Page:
March 15, 2017—As expected, the Federal Open Market Committee (FOMC) of the Federal Reserve (Fed) hiked its benchmark interest by 25 basis points, or bps (0.25%), from a range of 0.50%–0.75% to a range of 0.75%–1.0%. It is the third such hike of this cycle, but comes just 12 weeks after the previous hike in rates on December 16, 2016. The gap between the first and second hike in December 2016 was a full year.
The FOMC statement noted improvement in the economic data, especially that inflation is nearing the committee’s target of 2.0%. The assessment of economic activity was generally upbeat, including noting that “business investment appears to have firmed somewhat.” That is an upgrade from previous statements.
This week’s decision was not a surprise as markets were pricing in a 100% probability of higher rates. But as we discussed last week, the high market expectation was a very recent phenomenon, moving up sharply over the past six weeks on stronger economic data, some hawkish language from key FOMC members, and expectations of a fiscal boost. We doubt the Fed would have hiked rates this week had the market not given it the green light. Although the economic data merits continued tightening of monetary policy, there is no urgency yet and little indication the Fed has fallen behind the curve. Many FOMC members, including Chair Yellen, had cited uncertainty about fiscal policy as reason to be patient, and that uncertainty has clearly not been resolved. But once the market effectively opened the door for this hike, the Fed was happy to step through. Indeed, the previous hikes were fully expected, with the market pricing in an 84% chance of a hike in December 2015 and 100% in December 2016.
The language and the dots
At today’s meeting, the FOMC released its updated economic forecasts as well as expectations for rate hikes over the next three years. Each of the seventeen FOMC participants gives individual forecasts and the median responses receive the most scrutiny. The median expectation for rate hikes in 2017 was unchanged from December 2016 with three increases expected this year. Although the median did not change, a few individuals did increase their expectations from three to four. A slim majority of the committee (nine of seventeen) think three hikes is appropriate; only three think fewer hikes would be appropriate; and five think there should be more hikes this year. The longer-term path for 2018 and 2019 was unchanged, with the median expectation showing three rate hikes in each of those years, respectively. That would bring the federal funds rate to 3% by the end of 2019, which is also the committee’s assessment of the longer-term normal level. The expectations for rate hikes are shown in Figure 1. The forecasts for economic growth, the unemployment rate, and inflation were unchanged.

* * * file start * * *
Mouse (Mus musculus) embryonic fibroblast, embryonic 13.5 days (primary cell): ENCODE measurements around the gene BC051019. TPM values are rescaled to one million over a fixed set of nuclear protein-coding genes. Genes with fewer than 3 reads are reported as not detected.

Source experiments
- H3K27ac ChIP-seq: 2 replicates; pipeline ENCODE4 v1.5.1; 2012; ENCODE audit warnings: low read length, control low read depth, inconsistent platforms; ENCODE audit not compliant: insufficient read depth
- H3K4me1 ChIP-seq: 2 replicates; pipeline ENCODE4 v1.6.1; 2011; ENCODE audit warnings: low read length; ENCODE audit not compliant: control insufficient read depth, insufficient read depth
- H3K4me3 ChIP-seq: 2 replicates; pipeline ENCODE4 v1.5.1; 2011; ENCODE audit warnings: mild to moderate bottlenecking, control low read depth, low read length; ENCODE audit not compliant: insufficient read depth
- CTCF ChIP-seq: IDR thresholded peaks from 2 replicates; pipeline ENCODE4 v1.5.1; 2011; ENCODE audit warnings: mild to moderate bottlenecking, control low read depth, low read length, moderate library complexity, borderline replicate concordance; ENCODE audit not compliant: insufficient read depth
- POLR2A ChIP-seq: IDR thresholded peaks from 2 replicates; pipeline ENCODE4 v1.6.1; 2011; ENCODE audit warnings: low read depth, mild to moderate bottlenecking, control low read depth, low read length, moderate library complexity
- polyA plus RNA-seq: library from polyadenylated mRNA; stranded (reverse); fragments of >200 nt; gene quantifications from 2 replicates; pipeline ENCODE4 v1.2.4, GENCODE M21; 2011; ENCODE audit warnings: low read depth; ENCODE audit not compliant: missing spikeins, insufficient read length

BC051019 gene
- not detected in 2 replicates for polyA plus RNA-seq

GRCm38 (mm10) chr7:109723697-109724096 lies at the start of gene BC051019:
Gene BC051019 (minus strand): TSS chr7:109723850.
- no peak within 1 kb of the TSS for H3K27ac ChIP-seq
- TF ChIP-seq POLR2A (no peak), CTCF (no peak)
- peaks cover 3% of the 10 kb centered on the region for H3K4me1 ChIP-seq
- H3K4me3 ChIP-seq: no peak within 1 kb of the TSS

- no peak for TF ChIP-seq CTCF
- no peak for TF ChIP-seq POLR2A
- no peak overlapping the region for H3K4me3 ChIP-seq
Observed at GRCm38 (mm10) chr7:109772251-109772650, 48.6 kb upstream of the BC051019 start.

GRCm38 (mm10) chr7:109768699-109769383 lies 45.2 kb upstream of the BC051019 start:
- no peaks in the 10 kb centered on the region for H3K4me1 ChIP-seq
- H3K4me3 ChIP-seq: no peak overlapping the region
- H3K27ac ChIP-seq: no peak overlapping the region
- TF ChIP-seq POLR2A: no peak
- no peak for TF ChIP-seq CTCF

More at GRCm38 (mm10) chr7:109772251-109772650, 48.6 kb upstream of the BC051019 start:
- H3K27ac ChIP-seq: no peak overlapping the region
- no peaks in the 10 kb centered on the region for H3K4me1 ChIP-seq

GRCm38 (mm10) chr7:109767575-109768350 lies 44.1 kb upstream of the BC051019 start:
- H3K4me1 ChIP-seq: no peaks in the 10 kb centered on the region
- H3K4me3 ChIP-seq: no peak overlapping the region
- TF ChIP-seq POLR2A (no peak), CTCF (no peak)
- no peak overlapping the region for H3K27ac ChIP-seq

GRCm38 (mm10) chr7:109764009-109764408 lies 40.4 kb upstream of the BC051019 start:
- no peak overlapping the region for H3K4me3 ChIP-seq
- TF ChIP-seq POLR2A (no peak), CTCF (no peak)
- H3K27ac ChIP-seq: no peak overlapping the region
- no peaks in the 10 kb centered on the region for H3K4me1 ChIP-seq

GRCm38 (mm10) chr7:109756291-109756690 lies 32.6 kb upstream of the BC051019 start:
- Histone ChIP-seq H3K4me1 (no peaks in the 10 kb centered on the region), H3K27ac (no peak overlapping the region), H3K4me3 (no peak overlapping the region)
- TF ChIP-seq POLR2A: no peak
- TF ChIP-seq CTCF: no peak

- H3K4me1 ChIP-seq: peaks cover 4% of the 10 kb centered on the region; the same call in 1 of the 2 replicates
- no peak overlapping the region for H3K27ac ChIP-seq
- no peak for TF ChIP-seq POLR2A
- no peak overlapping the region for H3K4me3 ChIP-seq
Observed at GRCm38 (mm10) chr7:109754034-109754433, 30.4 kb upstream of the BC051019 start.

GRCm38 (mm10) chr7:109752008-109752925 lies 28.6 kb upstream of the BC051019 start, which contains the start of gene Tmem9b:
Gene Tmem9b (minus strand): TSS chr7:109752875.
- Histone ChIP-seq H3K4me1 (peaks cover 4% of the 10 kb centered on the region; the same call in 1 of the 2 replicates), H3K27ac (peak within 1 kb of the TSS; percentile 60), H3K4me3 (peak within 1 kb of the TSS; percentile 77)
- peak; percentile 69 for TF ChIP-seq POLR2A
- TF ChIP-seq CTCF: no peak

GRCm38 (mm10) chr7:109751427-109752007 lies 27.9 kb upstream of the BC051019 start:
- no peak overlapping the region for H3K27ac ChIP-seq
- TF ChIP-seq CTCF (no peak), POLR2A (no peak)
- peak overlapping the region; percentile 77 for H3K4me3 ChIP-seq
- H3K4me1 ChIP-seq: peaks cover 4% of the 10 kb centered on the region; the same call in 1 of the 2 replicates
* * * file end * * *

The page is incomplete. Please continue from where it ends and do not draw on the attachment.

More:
The Fed is trying to strike a balance between preparing the market for higher rate hikes than are currently priced in without scaring the market into a bond market selloff like the unexpected “taper tantrum” of 2013. In that episode, the market overreacted to comments made by then-Chairman Bernanke about a prospective end to the quantitative easing program that was under way. The yield on the 10-year Treasury nearly doubled from the time of his comments to six months later.
Chair Yellen appears to have achieved that goal in the statement and the press conference. She repeatedly argued that today’s hike was a natural follow through on the communications made by the FOMC. She pointed to previous public statements and the minutes from the January meeting that all indicated the committee would think rate hikes are appropriate so long as the economic data supported its assessment of the economy and did not alter future expectations. The immediate aftermath of the meeting and press conference appeared to dial back some investor expectations about future policy. The yield on the 10-year Treasury fell sharply to the lowest level in seven trading days. The DXY index of the U.S. dollar fell about 1%.
FOMC participants’ assessments of appropriate monetary policy: Midpoint of target range or target level for the federal funds rate
Our assessment of the economy and expectations for the Fed are unchanged following today’s information. We continue to expect two more rate hikes in 2017 based on continuing improvement in the economy and stable inflation. This morning’s release of the consumer price index supports a stable inflation outlook. An improving economy and gradual rate hikes are supportive of our slight overweight to risk assets and underweight to core fixed income.
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